SourceTree on Windows can't connect to GitHub using OpenSSH

(Running Windows 7, SourceTree configured to use OpenSSH)

When my private key (stored in C:\Users\MyUser\.ssh) is called id_rsa everything works fine: I can clone GitHub repositories, pull, etc., using regular GitHub URLs: git@github:my-github-user/my-repo.git.

But when I rename my private key to something else and let SourceTree know about this (under Tools -> Options -> SSH Key) it fails to connect.

Furthermore: if I create C:\Users\MyUser\.ssh\config and add something like

Host github2
 User git
 IdentityFile something_else 

And try URLs such as git@github2:my-github-user/my-repo.git or ssh://github2/my-github-user/my-repo.git, it doesn't work.

It's as if OpenSSH in SourceTree is hardwired to read only id_rsaand ignore other settings (such as .ssh\config and/or SSH Key).


2 answers

1 accepted

1 vote
Answer accepted

I am using a private key other than id_rsa, but my configuration is completely different than yours.

First of all, I am not using .ssh to store my key or for any manual config.

Secondly, I am not specifying a specific key in SourceTree options.

Thirdly, I am using Pageant as my key agent, which I DO have set in my SourceTree config. I have Pageant configured to load the key at startup. It seems that SourceTree simply tries to authenticate with any keys in Pageant.

Also, Rafael's instructions seem tailored for Mac/Linux, which isn't going to be particularly helpful since you said you're on Windows.

That's interesting, I'll check it out. I was still hoping to understand why OpenSSH (no agent) doesn't work, though.

Well it works. Unfortunate that I couldn't find any other solution, but for the sake of good order I'll accept this answer.

1 vote

Hi Nitzan,

Create a SSH config file

When you have multiple identity files or a ssh key different from id_rsa, create a SSH config file mechanisms to create aliases for your various identities. You can construct a SSH config file using many parameters and different approaches. The format for the alias entries use in this example is:

Host alias
IdentityFile ~/.ssh/identity

To create a config file for one identity different from id_rsa or two identities+ (workid and personalid), you would do the following:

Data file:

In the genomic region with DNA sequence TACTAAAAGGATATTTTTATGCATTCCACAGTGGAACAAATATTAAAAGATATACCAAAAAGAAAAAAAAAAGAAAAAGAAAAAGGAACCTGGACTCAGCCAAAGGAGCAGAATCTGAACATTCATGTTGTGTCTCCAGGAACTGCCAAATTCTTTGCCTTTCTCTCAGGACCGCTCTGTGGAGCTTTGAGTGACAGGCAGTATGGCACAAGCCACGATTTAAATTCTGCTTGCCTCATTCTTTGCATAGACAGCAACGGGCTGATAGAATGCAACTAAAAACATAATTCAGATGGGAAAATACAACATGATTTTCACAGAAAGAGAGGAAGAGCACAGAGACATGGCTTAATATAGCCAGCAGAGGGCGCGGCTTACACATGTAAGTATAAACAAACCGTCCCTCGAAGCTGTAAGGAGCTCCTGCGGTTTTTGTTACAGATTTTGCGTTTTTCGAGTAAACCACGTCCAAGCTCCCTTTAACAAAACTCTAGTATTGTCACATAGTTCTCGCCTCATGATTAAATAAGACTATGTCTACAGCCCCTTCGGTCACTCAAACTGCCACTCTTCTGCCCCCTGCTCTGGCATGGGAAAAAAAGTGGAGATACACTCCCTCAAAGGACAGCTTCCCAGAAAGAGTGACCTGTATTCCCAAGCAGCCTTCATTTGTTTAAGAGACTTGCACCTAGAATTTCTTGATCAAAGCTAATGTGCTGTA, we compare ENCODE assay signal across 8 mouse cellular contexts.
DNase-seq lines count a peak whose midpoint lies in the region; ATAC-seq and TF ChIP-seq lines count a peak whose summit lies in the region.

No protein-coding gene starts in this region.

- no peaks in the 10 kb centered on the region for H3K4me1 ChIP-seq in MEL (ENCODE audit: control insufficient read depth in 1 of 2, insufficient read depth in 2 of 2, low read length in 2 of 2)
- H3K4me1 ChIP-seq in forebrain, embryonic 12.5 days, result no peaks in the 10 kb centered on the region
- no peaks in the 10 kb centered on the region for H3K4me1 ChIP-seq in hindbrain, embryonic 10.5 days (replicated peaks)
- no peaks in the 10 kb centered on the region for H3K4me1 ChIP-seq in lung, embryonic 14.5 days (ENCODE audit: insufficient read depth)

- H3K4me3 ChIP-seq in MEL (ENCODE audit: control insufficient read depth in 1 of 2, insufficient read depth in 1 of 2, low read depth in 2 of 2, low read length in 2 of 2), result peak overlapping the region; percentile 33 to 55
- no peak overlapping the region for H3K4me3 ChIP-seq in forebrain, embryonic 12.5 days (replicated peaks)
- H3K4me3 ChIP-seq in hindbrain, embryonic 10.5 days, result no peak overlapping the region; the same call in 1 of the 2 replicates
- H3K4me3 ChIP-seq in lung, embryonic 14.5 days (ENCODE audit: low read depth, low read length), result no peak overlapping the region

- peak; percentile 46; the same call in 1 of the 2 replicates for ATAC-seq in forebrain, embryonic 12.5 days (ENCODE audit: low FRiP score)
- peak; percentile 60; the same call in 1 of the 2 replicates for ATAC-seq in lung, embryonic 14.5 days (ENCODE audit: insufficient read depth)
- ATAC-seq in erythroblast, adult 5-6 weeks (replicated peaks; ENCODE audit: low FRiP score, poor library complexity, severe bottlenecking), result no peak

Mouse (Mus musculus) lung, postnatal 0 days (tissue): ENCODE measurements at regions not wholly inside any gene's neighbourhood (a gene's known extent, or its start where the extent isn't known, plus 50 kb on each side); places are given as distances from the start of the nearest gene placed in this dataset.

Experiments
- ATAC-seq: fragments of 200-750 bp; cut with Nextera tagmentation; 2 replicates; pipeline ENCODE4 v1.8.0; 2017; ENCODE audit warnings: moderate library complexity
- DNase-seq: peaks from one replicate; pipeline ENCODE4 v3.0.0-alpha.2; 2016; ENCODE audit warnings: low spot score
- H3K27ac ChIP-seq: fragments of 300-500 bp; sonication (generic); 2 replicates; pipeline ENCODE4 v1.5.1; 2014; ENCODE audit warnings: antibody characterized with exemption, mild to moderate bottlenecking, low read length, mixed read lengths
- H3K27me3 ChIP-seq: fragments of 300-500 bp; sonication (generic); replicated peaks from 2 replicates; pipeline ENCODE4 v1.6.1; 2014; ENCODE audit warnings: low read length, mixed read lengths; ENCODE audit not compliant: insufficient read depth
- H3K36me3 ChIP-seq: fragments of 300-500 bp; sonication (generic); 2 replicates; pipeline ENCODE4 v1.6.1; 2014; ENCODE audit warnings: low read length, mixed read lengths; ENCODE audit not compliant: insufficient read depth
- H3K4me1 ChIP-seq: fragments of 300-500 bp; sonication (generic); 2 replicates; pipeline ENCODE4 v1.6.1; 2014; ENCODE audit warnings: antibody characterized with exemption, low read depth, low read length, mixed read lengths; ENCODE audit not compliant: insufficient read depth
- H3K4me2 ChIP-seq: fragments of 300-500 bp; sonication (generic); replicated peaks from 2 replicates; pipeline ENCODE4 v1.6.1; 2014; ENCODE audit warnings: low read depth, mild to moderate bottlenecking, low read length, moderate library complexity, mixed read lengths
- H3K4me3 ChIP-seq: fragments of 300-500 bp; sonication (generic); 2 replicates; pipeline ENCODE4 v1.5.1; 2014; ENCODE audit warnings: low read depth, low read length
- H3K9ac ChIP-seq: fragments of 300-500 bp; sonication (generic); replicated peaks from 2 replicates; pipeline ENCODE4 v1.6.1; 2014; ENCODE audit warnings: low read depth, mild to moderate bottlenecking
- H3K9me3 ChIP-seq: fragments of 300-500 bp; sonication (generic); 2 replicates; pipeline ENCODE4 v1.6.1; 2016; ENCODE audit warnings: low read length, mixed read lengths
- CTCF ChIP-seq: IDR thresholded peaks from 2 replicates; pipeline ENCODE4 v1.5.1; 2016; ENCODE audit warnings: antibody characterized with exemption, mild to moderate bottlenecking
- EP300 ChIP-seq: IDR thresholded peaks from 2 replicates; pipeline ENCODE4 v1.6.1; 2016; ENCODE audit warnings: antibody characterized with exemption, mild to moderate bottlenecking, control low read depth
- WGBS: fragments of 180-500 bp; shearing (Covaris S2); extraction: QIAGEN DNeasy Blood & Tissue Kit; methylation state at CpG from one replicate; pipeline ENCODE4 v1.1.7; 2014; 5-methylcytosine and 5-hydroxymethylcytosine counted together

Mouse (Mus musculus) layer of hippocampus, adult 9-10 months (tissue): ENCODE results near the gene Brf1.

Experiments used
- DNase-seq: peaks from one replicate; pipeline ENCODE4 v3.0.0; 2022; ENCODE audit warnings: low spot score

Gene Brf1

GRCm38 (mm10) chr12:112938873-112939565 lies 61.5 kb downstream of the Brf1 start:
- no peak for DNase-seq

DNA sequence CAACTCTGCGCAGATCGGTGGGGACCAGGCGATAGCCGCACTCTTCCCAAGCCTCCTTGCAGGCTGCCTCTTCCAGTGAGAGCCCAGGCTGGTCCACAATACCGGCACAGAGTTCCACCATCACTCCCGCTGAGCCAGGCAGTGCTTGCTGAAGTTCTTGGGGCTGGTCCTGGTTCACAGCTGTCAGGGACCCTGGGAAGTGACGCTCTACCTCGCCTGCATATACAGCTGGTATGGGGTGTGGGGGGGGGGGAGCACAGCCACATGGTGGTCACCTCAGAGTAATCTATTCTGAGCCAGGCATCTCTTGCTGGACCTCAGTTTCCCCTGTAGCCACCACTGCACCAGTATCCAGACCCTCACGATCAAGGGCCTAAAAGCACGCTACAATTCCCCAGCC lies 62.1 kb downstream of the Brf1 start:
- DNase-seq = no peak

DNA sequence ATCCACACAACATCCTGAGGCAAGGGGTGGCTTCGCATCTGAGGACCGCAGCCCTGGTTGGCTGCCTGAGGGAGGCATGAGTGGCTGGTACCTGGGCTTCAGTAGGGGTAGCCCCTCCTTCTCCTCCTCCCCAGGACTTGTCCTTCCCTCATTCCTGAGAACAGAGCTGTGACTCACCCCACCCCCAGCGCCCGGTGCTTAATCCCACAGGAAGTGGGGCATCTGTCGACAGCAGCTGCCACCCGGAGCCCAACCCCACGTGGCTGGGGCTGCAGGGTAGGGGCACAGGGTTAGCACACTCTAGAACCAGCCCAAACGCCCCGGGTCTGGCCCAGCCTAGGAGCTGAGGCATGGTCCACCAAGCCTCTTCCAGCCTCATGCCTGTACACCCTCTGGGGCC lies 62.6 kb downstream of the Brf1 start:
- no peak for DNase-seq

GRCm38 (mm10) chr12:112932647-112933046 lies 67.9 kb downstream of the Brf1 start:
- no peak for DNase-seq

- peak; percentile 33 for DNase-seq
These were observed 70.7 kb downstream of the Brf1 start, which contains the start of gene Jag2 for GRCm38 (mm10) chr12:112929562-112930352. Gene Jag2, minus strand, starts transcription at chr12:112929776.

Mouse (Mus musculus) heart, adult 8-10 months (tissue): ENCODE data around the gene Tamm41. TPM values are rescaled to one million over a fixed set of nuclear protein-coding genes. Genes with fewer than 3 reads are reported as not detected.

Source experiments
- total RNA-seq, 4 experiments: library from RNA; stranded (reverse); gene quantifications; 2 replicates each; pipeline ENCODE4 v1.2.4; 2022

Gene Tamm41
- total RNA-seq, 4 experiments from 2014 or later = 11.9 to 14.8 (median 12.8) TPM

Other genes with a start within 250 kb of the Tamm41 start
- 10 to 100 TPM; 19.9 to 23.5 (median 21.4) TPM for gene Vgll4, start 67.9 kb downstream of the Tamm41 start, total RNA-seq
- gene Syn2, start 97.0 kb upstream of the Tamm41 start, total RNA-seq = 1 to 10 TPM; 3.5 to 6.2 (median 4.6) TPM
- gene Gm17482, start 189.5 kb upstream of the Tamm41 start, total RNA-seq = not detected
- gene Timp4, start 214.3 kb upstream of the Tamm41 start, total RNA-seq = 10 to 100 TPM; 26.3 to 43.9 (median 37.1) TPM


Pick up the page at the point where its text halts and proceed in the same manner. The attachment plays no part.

1. Open a terminal window.
  2. Edit the ~/.ssh/config file.
    If you dont have a config file, create one.
  3. Add an alias for each identity combination for example:
    ## Sample 1
    Host defaultid
     IdentityFile ~/.ssh/id_rsa
    ## Sample 2
    Host customid
     IdentityFile /Users/user/Downloads/customid
  4. Close and save the file.

Now, you can substitute the alias for portions of the repository URL address as illustrated below:

## Sample 1
# original command
git clone

# will become
git clone git@defaultid:accountname/reponame.git

## Sample 2
# original command 
git clone

# will become
git clone git@customid:accountname/reponame.git

Load each key into the appropriate Git account

You load each identities public key into corresponding account by copying and/or content and paste it into individual SSH key fields (Deployment keys).

Ensure the ssh-agent is loaded with your keys

List the currently loaded keys:

$ ssh-add -l
2048 32:ad:d1:3c:4b:3b:f4:34:7a:c5:b2:4a:be:8e:d8:9a /Users/user/.ssh/customid (RSA)
2048 68:ef:d6:1e:4b:3b:a3:52:6f:b0:c3:4b:da:e8:d1:9f /Users/user/Downloads/customid (RSA)

If necessary, add your new key to the list:

$ ssh-add /Users/user/Downloads/customid
Enter passphrase for /Users/user/Downloads/customid:
Identity added: /Users/user/Downloads/customid (/Users/user/Downloads/customid)

Kind regards,

Rafael -- kindly *reread* my question. You'll notice I did just that, but to no avail. I also made a specific comment re ssh-agent.

Those don't look like Windows instructions.

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